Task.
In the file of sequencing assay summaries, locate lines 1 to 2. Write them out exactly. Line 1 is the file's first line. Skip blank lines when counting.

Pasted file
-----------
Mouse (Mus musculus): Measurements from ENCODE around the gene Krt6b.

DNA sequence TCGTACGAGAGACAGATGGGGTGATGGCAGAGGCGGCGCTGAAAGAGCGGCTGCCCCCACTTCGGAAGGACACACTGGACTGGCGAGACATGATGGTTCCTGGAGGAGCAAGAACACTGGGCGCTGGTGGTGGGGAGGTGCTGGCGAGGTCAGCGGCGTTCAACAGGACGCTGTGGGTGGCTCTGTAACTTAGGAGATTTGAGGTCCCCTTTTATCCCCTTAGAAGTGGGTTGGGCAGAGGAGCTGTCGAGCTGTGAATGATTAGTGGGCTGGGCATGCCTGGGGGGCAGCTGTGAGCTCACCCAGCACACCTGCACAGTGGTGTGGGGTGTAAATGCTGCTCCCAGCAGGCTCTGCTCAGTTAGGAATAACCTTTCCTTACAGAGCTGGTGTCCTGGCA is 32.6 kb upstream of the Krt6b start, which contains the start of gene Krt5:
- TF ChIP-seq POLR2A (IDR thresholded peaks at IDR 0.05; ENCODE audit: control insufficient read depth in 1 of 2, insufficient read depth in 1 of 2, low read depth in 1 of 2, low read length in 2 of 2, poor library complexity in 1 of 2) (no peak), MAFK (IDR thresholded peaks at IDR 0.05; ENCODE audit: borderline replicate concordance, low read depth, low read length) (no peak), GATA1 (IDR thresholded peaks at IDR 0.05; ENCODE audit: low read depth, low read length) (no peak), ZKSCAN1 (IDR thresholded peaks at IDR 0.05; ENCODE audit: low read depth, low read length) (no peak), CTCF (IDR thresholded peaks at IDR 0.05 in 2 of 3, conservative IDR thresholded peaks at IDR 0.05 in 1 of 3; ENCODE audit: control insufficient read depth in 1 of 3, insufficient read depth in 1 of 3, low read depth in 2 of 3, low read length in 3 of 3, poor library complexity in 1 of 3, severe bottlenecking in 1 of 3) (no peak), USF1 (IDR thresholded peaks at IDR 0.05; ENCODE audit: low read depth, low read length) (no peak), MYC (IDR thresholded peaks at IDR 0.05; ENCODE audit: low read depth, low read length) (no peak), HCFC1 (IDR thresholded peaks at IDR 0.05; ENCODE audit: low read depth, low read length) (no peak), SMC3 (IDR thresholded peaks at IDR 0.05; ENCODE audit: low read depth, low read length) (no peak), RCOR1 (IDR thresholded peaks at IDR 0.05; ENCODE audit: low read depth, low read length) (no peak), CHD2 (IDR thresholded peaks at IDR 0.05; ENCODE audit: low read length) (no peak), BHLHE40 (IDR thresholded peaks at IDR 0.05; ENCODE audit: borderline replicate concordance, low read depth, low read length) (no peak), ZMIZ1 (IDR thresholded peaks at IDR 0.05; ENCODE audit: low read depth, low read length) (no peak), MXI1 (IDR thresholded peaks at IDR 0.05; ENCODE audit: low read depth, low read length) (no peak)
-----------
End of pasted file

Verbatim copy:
Mouse (Mus musculus): Measurements from ENCODE around the gene Krt6b.

DNA sequence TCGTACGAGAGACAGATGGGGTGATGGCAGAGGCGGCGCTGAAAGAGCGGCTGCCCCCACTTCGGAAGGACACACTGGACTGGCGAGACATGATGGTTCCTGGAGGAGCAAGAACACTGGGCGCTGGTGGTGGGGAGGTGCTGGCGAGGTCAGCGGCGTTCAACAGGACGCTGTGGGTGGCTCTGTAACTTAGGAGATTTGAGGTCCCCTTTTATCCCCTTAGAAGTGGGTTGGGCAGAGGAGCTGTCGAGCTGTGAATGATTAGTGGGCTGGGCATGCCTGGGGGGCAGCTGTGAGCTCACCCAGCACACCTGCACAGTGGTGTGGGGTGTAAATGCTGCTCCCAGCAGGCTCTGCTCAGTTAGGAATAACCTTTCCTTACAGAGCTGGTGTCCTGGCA is 32.6 kb upstream of the Krt6b start, which contains the start of gene Krt5: